Repatha Shows Promise Treating Cardiovascular Disease
FOURIER trial meets its primary composite endpoint reducing cardiovascular risk factors.
Detailed data from the FOURIER clinical trial of evolocumab (Repatha) showed improvements in reducing the risk of cardiovascular events in atherosclerotic cardiovascular disease.
These data will be presented at the American College of Cardiology 66th Annual Scientific Session in Washington, DC, March 17 to 19, 2017.
In February, Amgen announced that the FOURIER trial met its primary composite endpoint and secondary composite endpoint. EBBINGHAUS also met its primary endpoint, according to Drug Discovery & Development.
In the FOURIER trial, investigators examined whether evolocumab could reduce the risk of cardiovascular events in patients with clinically evident atherosclerotic cardiovascular disease.
The trial met its primary composite endpoint of cardiovascular death, non-fatal myocardial infarction, non-fatal stroke, hospitalization for unstable angina, or coronary revascularization. It also met its key secondary composite endpoint of cardiovascular death, non-fatal MI or non-fatal stroke.
The EBBINGHAUS trial also achieved its primary endpoint, demonstrating that evolocumab was non-inferior to placebo for the effect on cognitive function.
“As cardiovascular disease remains the leading health burden in the world, we sought to answer whether adding [evolocumab] would provide further risk reduction for patients who are already well-treated with statins,” said Sean E. Harper, MD, executive vice president of Research and Development at Amgen. “The data from this large cardiovascular outcomes trial will provide new understanding of the role that [evolocumab] plays in the lives of millions of people living with uncontrolled high cholesterol.”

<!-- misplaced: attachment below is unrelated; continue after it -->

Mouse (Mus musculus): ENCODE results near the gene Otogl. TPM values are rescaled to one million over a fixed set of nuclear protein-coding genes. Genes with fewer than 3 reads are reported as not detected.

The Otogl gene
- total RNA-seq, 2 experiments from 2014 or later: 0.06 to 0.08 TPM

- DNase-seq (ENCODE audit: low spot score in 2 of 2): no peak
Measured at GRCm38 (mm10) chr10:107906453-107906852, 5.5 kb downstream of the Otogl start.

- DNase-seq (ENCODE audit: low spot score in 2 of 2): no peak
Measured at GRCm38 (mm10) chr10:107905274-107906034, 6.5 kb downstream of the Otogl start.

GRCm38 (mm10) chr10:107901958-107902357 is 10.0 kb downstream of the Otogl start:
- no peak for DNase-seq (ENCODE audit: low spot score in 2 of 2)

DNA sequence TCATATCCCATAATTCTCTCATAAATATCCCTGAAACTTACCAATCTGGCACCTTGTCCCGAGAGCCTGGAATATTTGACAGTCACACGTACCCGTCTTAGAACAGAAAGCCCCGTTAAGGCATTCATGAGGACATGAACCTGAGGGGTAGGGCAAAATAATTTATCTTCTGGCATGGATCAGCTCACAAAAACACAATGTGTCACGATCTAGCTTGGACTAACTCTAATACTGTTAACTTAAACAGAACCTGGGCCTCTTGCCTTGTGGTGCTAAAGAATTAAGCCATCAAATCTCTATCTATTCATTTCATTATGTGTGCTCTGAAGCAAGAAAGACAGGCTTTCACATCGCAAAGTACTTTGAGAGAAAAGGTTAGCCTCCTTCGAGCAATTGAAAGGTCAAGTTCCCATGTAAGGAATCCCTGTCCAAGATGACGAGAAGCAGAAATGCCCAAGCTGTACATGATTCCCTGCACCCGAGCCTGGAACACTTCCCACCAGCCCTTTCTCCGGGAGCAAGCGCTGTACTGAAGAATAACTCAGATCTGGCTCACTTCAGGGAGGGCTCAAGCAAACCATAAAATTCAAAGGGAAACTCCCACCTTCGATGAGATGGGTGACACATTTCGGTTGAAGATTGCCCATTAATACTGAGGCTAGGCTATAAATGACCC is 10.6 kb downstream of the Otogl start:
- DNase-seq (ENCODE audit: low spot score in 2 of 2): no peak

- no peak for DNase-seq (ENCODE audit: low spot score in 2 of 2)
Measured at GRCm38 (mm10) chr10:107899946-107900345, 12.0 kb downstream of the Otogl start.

Evolocumab is an injectable medication that helps the liver clear low-density lipoprotein (LDL) by limiting the actions of PCSK9.
Data from 2 separate analyses will explore prescription rejection rates and access barriers for PCSK9 inhibitors, including a comparison of patient characteristics among those who were approved and denied access, Drug Discovery & Development reported.
“As we prepare to share our outcomes data with the cardiovascular community, patients continue to face unacceptable barriers to getting the additional LDL lowering that [evolocumab] can provide, despite their physician’s treatment recommendations.”
Detailed results will be presented as a late-breaking oral presentation, and evolocumab cognitive function EBBINGHAUS trial will be presented as a second late-breaking oral presentation.